Healthcare services have been profoundly impacted by the use of electronic medical records (EMR) platforms in recent years, making patients’ medical histories readily available in digital format. However, interoperability among platforms still remains a barrier. In this article, the nature of interoperability will be discussed alongside the current approaches to overcome these challenges.
To better understand the limitations currently faced, it is crucial to analyze the three levels where interoperability works as a health information technology to exchange patient information2:
- Foundational: represents the most basic level of data sharing. Systems can exchange patient history, but without the ability to interpret it.
- Structural: this intermediate level of communication allows for the exchanging of information and limited data interpretation.
- Semantic: represents the most advanced exchange between systems. When communication occurs at the semantic level, it allows for the complete utilization of shared data by operatively different EMRs.
Any degree of interoperability that can only reach the two first levels will fall short in satisfying current field demands. Rather, an integral semantic approach will be able to achieve improved quality, safety and efficiency in healthcare delivery.
2. Improving EMRs cross-talk with semantics
Achieving complex conversational features between two technically unrelated platforms is a challenge that requires human-like communication features.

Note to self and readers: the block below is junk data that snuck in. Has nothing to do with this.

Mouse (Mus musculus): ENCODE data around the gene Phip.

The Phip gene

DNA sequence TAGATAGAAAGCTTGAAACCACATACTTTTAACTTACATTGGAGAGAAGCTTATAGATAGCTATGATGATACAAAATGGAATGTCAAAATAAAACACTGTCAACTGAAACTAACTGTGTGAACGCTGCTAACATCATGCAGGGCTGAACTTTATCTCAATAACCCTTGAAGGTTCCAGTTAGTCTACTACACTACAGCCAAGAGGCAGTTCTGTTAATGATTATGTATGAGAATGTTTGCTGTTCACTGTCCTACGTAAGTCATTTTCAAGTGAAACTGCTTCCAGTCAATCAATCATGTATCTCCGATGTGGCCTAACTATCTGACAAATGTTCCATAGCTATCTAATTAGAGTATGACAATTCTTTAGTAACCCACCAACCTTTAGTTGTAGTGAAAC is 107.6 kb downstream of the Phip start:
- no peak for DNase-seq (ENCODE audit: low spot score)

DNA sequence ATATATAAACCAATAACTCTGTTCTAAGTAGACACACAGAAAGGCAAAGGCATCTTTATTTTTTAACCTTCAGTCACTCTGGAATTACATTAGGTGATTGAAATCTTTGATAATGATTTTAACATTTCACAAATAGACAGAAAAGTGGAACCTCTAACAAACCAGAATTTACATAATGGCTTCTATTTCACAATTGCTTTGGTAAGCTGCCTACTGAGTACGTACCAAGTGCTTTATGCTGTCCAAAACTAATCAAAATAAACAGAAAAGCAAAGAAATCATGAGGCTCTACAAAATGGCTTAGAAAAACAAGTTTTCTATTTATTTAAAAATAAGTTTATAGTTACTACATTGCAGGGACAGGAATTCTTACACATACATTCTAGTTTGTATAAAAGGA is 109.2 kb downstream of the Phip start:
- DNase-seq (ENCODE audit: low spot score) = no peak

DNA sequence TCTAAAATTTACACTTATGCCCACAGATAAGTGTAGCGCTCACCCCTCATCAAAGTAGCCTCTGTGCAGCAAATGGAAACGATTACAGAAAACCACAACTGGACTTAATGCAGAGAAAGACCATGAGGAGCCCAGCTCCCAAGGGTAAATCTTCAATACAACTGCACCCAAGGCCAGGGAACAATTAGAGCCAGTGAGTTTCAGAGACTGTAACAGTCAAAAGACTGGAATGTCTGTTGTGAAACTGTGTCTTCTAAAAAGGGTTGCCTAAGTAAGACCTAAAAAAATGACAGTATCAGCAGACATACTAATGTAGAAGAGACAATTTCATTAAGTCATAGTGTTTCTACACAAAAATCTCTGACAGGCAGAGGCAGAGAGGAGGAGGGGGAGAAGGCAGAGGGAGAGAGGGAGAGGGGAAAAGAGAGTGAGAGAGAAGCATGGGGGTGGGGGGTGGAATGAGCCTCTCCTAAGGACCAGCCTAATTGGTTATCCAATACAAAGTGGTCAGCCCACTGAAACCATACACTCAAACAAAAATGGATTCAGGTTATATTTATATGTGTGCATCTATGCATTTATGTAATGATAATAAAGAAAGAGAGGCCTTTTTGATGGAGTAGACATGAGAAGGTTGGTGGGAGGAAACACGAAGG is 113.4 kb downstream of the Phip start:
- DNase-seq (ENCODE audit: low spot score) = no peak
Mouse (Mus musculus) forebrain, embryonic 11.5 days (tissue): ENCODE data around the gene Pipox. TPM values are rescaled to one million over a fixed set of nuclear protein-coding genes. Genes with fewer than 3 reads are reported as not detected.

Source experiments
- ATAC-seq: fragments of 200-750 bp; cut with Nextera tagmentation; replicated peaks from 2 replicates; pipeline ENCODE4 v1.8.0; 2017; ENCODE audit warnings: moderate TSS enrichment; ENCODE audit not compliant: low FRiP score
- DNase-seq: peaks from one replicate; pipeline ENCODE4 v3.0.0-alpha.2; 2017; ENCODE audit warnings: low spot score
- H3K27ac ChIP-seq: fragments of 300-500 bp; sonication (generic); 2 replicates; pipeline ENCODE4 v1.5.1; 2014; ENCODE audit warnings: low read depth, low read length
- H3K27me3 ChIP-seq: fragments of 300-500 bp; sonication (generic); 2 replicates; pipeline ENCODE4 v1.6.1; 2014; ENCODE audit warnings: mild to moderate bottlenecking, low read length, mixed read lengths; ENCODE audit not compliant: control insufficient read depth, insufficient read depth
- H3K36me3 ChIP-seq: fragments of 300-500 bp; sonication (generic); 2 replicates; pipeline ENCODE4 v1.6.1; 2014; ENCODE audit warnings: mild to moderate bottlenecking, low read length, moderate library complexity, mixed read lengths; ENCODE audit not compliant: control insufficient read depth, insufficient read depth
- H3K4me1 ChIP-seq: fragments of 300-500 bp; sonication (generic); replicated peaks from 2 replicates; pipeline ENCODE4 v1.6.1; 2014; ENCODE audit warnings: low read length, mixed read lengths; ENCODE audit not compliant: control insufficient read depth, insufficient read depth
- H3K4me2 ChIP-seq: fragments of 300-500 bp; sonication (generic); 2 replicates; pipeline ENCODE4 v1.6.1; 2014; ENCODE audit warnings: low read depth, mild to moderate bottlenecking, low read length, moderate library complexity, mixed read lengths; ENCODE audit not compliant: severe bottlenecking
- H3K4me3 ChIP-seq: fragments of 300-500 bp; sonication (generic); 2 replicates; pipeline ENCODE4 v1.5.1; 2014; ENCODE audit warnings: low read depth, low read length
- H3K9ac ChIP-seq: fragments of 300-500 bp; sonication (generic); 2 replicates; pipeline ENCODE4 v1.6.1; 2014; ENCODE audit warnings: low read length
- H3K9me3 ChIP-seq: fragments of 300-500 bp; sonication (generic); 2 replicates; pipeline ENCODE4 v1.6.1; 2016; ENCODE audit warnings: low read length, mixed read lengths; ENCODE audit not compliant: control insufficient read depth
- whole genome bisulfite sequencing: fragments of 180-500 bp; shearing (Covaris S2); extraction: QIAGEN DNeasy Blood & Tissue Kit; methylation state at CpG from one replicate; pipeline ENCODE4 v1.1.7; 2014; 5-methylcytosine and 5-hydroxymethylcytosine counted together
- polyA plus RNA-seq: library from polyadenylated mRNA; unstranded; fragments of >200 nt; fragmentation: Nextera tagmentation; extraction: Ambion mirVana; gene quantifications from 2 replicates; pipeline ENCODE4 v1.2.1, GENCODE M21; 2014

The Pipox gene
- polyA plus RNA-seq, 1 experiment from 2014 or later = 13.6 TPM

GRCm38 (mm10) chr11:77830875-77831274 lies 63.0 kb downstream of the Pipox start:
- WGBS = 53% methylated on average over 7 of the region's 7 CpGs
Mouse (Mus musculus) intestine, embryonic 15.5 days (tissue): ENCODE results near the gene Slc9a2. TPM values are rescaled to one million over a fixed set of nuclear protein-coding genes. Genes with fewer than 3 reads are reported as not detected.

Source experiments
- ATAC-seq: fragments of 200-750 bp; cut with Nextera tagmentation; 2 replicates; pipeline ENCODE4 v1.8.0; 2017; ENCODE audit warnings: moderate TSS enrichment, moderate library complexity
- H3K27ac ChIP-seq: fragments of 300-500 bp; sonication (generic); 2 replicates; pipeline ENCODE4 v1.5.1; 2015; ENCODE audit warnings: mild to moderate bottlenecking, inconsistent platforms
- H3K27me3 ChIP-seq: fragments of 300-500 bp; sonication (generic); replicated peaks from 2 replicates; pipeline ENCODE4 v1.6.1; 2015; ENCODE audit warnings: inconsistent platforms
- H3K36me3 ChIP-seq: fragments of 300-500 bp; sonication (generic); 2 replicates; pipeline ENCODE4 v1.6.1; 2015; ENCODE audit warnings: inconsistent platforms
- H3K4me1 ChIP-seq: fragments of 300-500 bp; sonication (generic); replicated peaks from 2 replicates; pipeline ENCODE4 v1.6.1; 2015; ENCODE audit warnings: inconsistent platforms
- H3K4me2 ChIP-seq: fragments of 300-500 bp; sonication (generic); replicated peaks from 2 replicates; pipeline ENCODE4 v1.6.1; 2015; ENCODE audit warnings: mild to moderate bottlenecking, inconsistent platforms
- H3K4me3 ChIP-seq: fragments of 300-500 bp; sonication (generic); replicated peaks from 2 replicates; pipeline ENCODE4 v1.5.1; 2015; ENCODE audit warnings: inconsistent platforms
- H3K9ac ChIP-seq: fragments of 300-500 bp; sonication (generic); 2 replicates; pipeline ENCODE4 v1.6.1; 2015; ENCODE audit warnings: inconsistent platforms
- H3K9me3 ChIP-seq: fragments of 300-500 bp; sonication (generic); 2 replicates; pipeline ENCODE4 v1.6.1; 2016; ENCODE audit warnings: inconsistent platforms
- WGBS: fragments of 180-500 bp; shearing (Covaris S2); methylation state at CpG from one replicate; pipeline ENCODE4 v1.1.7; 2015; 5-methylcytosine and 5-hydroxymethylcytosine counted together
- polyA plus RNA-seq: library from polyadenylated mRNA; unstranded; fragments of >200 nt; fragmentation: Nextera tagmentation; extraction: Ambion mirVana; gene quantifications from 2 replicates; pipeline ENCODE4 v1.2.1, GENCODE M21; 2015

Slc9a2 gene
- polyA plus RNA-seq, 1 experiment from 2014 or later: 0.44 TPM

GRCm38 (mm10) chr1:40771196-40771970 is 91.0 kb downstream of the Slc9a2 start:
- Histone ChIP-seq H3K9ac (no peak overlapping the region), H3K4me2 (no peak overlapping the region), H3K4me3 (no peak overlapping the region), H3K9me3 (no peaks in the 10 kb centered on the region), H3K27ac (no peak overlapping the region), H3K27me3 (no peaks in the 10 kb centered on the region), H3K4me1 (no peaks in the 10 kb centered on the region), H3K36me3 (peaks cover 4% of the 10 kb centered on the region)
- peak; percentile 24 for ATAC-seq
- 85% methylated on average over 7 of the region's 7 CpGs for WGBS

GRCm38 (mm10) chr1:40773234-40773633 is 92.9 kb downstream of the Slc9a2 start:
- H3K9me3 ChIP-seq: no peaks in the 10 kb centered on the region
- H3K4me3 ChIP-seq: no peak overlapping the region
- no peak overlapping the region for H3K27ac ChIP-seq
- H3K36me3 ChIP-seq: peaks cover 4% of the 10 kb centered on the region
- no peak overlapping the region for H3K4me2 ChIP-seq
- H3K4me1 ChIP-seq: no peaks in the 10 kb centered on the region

In general terms, semantics is defined as the branch of linguistics that is concerned with meaning. In regards to EMR software interoperability, semantics involves the creation of concepts (the definition of a particular subject) and the relationships between these concepts.3 In other words, connecting concepts in networks so they become machine-readable much like words in a language acquire meaning when used in a certain context. If such degree of standardization can be obtained for a wide range of concepts, then utilization of shared data among EMRs can be streamlined.
3. Intelligent dermatology software as solution
The development of cloud-based intelligent software solutions, such as DermEngine (part of a SaaS approach), has had great impact in the way current interoperability barriers are tackled. These systems have the ability for easy integration to a variety of popular healthcare EMRs granting access to stored patient data. Simultaneously, they become the user’s operating interface, thus creating a commonly shared platform regardless of the original EMR system’s brand. As a result, these software work to unify EMRs in a truly interoperable approach, allowing efficient communication among users across different platforms
The incorporation of EMR software in healthcare has brought many advantages. However, it also made evident that interoperability constitutes a technical barrier in patient data sharing and utilization. Cloud-based intelligent software has brought significant improvement. While there is not a single solution approach to interoperability challenges, and improvements are still needed, intelligent software remains the best option to a seamless integration and data utilization for efficient daily practice.
-The MetaOptima Team
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